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Horm Metab Res. 2005 Jun;37(6):375-9.

Menin and TGF-beta superfamily member signaling via the Smad pathway in pituitary, parathyroid and osteoblast.

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Department of Medicine, Physiology and Human Genetics, McGill University, and Calcium Research Laboratory and Hormones and Cancer Research Unit, Royal Victoria Hospital, 687 Pine Avenue West, Montreal, Quebec, Canada H3A 1A1.



Menin is a Smad3-interacting protein; inactivation of menin blocks transforming growth factor (TGF)-beta and activin signaling, antagonizing their growth-inhibitory properties in anterior pituitary cells. Menin is also required for the activin-induced inhibition of prolactin expression mediated by the Smads and the transcription factor, Pit-1. The interaction between menin and Smad3 is direct.


In cultured parathyroid cells from uremic hemodialysis patients, in which the menin signaling pathways are probably still intact, menin inactivation achieved by menin antisense oligonucleotides leads to loss of TGF-beta inhibition of parathyroid cell proliferation and parathyroid hormone (PTH) secretion. Moreover, TGF-beta does not affect the proliferation and PTH production of parathyroid cells from multiple endocrine neoplasia type 1 (MEN1) patients.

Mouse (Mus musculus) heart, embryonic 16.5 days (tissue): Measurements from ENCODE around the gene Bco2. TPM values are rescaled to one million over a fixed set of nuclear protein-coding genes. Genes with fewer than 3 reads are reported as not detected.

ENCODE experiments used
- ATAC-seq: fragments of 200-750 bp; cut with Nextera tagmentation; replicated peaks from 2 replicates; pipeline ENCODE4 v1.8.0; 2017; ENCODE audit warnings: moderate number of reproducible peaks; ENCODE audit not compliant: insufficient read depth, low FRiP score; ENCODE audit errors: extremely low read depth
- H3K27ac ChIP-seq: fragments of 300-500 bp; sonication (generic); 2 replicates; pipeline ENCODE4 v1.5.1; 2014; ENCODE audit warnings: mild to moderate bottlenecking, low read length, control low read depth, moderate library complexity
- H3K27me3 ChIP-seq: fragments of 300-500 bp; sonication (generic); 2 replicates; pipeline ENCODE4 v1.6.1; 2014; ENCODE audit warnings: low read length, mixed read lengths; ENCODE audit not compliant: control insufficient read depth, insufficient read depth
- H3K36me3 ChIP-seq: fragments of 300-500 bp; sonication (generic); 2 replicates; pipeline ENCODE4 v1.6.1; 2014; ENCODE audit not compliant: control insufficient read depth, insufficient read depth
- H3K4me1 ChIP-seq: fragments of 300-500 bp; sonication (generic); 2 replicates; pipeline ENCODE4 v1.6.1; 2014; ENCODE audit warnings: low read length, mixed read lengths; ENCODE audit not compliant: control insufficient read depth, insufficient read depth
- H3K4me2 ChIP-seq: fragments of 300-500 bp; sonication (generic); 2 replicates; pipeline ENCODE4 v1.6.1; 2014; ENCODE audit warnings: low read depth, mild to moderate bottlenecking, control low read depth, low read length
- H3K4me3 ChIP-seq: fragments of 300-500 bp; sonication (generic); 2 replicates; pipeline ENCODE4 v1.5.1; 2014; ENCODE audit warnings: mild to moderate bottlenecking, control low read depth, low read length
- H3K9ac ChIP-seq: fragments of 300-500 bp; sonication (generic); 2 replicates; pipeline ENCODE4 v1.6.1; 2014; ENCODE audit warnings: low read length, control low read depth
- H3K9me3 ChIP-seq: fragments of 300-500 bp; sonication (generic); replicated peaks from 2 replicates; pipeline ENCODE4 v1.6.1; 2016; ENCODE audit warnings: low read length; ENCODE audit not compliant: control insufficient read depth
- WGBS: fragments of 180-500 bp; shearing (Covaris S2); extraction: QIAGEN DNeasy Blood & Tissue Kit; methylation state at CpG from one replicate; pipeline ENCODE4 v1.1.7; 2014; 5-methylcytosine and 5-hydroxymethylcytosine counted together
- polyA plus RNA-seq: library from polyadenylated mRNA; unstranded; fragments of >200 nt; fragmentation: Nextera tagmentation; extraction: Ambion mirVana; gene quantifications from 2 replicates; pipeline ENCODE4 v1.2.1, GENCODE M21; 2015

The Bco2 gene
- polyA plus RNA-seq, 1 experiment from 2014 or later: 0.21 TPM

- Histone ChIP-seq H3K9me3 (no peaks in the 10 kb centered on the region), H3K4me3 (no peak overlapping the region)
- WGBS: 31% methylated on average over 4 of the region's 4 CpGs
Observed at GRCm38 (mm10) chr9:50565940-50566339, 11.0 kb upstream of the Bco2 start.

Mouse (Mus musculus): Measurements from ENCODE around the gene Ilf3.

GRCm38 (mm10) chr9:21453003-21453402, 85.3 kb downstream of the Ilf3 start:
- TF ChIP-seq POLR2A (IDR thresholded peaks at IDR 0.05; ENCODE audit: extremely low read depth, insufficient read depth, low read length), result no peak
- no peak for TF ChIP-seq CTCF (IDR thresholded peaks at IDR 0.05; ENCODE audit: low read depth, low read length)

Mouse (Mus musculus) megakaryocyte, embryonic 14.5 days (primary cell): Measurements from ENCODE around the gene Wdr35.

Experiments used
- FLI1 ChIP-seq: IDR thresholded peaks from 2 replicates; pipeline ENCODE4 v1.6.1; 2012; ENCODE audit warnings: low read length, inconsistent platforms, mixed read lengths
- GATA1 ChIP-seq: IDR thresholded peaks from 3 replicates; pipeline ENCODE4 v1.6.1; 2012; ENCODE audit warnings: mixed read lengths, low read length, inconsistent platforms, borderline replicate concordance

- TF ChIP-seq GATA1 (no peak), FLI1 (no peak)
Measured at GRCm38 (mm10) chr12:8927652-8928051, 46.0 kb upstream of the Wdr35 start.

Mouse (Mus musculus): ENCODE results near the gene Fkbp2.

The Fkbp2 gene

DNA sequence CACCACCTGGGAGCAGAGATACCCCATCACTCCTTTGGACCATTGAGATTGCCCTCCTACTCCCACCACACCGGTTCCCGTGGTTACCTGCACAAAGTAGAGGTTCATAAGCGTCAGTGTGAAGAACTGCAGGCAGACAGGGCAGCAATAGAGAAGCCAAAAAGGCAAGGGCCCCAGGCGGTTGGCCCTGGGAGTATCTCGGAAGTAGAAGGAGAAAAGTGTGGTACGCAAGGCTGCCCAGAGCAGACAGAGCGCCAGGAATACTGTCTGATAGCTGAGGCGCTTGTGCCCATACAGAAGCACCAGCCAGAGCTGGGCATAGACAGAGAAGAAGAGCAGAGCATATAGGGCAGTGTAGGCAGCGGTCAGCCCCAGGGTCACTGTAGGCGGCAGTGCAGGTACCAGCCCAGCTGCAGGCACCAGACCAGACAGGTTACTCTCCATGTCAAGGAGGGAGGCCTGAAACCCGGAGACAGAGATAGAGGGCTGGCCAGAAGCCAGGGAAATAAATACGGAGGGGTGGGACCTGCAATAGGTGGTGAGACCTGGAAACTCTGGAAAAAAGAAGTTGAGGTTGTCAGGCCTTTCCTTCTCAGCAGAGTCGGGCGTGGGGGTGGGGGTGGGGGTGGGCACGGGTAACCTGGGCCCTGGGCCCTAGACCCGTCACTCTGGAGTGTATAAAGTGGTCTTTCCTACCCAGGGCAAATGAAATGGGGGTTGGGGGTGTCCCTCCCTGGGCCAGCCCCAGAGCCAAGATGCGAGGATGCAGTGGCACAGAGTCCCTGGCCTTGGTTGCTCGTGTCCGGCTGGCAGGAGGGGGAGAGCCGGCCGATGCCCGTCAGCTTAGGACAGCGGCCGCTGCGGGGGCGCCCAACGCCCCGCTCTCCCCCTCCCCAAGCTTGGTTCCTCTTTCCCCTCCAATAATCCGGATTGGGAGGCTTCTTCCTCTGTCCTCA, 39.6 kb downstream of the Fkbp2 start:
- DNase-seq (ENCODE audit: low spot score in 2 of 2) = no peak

Men1-null mouse fetuses that die at day 12 or earlier have cranial/facial hypoplasias implicating menin in bone development. Menin is required for the commitment of multipotential mesenchymal stem cells into the osteoblast lineage. This is achieved by menin interacting physically and functionally with bone morphogenetic protein (BMP)-2 regulated Smads, such as Smad1 and Smad5, and the key osteoblast regulator, Runx2. These interactions are lost as the committed osteoblasts differentiate further at which time menin interacts with Smad3, mediating the negative regulation of Runx2 by TGF-beta. Menin also suppresses osteoblast maturation, partly by inhibiting the differentiation actions of JunD.

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